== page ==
Pic by Matthew Newton,

About an hour from its capital, Hobart, to Kettering, and then ferry across a narrow bay, you will arrive at the small, green, and very lush island of Bruny. It’s home to just a few hundred people. Richard Flanagan, the novelist, spends much of his time there, writing in his “shack.” The Internet connection is appalling, but Flanagan likes it that way. He takes breaks on the water, often in a kayak. When he spends long stretches of time there, Flanagan’s wife and daughters, with whom he lives in Hobart, sometimes visit.

“There are no distractions; in the end all that stands between me and writing the book I wish to write is my own mediocrity and complete lack of talent,” he says. This is, of course, very much not true: his most recent novel, “The Narrow Road to the Deep North,” brought him the 2014 Man Booker Prize for Fiction. Joel Tozer, an Australian video producer, and Daniel Hartley-Allen, an Australian cinematographer, toured the Bruny shack and spoke to Flanagan about drifting in and out of the world of the novel.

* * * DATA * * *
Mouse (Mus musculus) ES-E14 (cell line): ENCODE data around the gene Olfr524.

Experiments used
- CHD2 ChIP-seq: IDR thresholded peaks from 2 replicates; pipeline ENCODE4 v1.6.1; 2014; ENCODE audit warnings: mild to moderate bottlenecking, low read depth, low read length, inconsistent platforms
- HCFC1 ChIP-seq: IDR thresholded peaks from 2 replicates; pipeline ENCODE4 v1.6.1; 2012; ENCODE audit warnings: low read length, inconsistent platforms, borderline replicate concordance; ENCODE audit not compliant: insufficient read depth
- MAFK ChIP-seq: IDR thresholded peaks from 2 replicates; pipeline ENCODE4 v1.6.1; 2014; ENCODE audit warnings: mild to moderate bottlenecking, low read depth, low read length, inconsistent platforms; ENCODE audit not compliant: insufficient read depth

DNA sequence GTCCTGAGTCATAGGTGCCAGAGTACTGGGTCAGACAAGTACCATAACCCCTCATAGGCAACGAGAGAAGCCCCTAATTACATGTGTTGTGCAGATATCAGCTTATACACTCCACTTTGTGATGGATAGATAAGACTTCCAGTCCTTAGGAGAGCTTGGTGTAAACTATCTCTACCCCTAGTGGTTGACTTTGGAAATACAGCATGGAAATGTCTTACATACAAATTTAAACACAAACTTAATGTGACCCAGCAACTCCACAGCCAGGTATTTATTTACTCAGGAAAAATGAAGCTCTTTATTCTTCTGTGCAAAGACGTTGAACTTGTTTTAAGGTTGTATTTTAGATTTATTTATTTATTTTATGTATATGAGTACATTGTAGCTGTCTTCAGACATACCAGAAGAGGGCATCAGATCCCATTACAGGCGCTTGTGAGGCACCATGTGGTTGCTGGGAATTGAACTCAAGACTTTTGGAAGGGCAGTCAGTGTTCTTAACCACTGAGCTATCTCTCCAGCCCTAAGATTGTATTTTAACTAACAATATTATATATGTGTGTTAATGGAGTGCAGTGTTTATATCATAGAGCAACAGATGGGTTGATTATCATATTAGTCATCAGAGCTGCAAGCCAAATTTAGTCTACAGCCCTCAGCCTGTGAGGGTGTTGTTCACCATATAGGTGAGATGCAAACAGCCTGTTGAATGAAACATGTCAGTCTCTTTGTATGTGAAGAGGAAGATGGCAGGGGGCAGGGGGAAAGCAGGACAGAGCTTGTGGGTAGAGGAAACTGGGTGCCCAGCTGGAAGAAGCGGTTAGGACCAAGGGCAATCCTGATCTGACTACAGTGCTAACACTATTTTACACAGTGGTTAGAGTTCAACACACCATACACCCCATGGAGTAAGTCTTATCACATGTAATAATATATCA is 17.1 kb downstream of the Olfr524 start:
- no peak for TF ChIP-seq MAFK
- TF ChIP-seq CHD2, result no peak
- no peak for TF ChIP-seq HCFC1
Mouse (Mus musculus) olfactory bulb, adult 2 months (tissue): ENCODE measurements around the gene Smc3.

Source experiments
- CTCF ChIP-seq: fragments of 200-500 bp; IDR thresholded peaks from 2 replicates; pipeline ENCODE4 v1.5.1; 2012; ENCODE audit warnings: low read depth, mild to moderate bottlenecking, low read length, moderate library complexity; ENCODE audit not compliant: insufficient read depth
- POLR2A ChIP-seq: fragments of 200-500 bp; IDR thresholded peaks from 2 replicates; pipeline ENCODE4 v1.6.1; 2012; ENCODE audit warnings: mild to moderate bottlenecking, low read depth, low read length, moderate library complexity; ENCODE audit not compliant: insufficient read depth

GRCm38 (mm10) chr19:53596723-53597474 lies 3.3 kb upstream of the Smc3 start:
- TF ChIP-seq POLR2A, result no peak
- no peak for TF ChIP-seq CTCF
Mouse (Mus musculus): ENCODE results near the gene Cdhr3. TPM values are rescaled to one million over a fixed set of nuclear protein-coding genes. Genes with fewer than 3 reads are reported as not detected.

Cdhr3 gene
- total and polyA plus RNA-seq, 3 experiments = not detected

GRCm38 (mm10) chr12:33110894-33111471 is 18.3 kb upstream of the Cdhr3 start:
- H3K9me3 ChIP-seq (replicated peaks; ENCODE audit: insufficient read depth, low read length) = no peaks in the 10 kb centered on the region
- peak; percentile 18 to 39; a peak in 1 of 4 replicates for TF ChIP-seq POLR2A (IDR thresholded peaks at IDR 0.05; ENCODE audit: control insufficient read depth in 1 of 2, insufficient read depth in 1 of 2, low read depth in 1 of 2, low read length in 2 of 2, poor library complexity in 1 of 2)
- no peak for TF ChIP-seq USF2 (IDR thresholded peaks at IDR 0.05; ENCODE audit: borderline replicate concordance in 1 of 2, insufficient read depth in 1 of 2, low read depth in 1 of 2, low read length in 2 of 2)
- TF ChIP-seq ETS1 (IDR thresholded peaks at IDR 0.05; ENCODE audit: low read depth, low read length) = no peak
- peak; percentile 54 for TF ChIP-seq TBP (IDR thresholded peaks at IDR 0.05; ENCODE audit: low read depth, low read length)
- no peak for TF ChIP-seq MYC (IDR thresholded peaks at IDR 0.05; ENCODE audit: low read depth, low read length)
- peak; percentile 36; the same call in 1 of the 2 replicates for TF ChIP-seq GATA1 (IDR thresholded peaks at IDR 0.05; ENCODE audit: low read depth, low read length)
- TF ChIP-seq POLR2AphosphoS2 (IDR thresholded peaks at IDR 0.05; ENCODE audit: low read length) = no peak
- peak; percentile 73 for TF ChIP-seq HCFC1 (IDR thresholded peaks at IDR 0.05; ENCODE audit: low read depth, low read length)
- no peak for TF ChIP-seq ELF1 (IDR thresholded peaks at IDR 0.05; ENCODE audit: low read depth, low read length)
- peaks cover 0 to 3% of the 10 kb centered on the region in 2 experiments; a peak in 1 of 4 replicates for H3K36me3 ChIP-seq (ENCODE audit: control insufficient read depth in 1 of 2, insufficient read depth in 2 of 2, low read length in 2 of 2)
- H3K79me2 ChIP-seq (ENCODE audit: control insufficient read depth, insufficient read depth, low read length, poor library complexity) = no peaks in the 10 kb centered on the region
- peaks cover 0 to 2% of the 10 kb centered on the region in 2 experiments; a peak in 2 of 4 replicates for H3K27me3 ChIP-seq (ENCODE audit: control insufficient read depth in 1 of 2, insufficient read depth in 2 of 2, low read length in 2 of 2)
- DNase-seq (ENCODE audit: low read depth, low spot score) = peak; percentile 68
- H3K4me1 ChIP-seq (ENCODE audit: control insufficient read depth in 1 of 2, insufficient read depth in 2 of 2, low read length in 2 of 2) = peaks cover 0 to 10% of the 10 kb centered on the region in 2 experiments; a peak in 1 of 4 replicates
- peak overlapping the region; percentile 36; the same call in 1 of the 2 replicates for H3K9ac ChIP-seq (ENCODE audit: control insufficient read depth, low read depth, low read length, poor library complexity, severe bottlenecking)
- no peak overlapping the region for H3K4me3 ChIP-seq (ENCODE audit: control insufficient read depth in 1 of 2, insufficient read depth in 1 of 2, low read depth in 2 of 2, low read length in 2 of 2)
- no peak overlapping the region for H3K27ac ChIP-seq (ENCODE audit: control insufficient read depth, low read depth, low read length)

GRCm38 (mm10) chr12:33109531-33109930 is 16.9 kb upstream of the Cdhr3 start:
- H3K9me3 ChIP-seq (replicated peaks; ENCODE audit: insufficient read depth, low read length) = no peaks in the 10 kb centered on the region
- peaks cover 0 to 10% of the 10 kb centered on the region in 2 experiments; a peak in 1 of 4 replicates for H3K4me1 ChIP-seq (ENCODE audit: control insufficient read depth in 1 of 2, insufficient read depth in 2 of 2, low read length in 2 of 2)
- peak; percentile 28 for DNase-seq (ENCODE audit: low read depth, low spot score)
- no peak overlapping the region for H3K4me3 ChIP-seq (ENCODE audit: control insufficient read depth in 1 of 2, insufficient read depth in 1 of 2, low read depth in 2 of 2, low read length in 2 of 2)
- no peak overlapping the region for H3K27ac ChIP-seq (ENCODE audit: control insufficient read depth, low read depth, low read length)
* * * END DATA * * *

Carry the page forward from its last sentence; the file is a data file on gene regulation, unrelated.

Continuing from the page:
Watch here

Also in The New Yorker: Richard Flanagan’s Way with Intimacy

• Jason Steger, Bookmarks, The Age:

Man Booker judging panel chairman A.C. Grayling has defended Richard Flanagan’s winning novel, The Narrow Road to the Deep North. after poet and critic Michael Hofmann gave it a savaging in The London Review of Books.

Hofmann, who is also translator of Australian novelist Joseph Roth, one of Flanagan’s favourites, said the Booker winner was “all bite and no chew”.

Now Grayling has hit back, suggesting the review was written “on a bad haemorrhoid day ... either Hofmann cannot read, or he has such a narrow and fantastical notion of what a novel should be that he is unable to see quality when it hits him in the face.

“I plump for the former, as witness the very passages he cites in attempted condemnation: one would fail a first-year for missing the point so comprehensively,”

The chances are Michael Williams will be asking Flanagan about all this when he interviews him at the Wheeler Centre on February 19.